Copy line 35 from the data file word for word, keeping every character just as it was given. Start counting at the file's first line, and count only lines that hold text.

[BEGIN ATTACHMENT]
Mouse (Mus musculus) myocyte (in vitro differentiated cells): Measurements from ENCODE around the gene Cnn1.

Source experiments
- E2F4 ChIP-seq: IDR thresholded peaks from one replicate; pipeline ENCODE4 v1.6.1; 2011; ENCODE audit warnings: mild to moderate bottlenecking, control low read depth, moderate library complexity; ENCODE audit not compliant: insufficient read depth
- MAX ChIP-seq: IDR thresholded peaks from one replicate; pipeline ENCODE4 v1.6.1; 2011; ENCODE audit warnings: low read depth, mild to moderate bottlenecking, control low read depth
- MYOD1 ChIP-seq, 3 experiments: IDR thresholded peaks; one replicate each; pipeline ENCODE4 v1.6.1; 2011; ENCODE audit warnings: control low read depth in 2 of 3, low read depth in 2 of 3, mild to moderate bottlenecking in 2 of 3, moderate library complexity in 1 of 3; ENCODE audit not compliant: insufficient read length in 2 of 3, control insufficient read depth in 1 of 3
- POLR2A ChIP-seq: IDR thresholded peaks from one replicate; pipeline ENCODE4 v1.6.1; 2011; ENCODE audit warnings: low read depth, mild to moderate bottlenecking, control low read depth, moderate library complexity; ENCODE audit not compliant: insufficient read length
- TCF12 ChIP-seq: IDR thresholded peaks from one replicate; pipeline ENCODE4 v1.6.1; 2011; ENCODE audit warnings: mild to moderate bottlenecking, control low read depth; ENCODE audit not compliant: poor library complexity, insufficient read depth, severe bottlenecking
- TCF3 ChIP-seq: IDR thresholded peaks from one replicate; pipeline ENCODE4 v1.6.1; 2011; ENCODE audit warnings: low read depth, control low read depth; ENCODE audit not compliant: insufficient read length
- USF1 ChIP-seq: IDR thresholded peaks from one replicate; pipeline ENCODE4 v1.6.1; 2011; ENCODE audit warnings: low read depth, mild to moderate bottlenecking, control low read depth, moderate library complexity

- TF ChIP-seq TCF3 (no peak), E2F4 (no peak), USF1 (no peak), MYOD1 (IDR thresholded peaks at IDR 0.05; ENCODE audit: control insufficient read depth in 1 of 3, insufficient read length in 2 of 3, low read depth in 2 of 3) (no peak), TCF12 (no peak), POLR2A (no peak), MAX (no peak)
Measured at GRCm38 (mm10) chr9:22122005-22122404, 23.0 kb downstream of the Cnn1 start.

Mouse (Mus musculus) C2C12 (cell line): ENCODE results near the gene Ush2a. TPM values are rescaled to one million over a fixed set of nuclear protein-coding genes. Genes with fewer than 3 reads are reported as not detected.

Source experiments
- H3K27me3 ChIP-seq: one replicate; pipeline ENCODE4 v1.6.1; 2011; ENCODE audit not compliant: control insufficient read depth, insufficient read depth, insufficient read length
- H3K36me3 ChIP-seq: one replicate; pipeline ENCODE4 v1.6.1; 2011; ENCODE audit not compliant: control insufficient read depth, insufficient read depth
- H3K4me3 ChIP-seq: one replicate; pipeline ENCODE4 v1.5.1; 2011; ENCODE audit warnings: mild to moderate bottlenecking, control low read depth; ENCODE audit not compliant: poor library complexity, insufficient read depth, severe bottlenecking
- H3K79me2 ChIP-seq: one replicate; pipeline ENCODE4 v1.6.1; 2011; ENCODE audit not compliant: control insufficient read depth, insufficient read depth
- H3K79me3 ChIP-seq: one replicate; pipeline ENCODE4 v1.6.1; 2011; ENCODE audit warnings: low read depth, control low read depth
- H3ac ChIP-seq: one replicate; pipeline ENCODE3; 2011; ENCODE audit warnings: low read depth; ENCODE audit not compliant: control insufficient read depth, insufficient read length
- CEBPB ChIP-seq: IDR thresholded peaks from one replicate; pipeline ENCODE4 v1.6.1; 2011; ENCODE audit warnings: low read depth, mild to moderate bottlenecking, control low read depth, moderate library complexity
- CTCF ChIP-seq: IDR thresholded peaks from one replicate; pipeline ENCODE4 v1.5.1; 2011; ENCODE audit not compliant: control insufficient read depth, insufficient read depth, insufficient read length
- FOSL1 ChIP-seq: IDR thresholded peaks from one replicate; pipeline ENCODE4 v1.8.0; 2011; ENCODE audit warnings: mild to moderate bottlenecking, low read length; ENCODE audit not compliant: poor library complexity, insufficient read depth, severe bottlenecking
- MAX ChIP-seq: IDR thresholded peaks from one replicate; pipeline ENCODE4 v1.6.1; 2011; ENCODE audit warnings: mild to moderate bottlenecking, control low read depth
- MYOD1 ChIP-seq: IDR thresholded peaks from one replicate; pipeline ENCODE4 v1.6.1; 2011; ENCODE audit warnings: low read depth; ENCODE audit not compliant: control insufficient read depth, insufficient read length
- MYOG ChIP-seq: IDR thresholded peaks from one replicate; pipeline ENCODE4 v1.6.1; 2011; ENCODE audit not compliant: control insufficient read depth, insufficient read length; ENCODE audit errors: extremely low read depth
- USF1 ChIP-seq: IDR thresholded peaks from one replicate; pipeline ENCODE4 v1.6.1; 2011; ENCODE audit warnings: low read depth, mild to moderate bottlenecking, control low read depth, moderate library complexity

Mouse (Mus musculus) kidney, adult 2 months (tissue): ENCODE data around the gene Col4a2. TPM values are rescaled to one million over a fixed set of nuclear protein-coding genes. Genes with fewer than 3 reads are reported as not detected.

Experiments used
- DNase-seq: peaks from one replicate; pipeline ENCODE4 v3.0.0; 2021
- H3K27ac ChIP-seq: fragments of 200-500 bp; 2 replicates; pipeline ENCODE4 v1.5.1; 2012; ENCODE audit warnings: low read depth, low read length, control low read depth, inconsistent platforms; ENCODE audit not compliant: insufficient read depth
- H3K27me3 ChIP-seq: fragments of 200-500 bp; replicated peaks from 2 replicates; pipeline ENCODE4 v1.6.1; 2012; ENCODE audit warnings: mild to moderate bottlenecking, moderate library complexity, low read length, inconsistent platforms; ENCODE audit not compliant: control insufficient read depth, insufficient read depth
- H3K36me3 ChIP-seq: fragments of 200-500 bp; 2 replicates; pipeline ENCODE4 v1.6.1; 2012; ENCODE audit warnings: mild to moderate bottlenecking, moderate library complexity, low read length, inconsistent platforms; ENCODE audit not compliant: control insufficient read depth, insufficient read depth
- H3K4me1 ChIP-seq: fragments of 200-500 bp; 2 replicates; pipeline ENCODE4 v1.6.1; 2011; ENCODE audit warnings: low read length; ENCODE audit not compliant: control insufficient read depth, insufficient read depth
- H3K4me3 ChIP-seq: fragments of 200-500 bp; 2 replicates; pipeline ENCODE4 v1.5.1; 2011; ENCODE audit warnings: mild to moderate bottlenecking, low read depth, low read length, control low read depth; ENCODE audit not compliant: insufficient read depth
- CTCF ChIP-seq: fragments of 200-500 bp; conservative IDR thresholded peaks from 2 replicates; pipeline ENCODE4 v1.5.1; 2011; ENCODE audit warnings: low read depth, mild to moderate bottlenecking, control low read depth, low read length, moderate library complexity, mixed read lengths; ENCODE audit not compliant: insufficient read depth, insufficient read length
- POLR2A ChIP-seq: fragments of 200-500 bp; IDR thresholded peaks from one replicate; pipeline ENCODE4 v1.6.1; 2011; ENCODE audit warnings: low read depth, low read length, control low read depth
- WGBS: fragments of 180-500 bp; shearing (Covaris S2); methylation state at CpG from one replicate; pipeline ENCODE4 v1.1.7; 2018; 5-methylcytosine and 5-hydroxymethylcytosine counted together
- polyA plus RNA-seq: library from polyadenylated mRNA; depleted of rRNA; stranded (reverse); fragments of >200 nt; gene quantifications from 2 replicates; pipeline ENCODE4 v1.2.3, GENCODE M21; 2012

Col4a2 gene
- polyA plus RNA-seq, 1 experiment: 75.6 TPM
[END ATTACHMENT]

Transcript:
- CTCF ChIP-seq: fragments of 200-500 bp; conservative IDR thresholded peaks from 2 replicates; pipeline ENCODE4 v1.5.1; 2011; ENCODE audit warnings: low read depth, mild to moderate bottlenecking, control low read depth, low read length, moderate library complexity, mixed read lengths; ENCODE audit not compliant: insufficient read depth, insufficient read length